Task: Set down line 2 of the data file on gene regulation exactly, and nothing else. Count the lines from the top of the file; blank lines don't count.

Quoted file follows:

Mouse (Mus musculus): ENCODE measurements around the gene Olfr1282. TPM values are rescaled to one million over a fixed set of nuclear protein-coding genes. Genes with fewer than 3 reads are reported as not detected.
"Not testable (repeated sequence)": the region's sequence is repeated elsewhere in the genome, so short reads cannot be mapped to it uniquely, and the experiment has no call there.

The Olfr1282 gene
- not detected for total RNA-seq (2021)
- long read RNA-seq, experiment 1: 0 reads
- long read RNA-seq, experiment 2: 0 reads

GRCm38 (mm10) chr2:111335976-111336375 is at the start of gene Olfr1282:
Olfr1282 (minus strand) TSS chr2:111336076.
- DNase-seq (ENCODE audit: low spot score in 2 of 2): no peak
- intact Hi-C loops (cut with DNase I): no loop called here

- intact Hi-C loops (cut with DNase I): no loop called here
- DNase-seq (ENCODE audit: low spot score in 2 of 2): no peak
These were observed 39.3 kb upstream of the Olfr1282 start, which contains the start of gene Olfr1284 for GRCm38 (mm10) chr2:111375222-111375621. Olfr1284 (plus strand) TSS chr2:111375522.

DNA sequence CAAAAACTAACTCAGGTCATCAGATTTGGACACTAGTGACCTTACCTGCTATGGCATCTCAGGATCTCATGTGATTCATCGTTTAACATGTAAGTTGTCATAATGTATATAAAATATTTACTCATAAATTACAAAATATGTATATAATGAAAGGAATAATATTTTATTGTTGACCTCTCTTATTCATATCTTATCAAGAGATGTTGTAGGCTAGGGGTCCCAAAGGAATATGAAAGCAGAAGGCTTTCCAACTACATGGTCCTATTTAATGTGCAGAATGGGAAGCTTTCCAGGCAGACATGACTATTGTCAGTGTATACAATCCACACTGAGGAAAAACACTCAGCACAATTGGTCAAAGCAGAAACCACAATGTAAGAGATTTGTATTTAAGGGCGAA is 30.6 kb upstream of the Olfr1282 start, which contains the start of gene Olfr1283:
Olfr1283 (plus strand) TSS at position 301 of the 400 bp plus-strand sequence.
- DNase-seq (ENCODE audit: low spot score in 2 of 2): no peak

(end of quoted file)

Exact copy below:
"Not testable (repeated sequence)": the region's sequence is repeated elsewhere in the genome, so short reads cannot be mapped to it uniquely, and the experiment has no call there.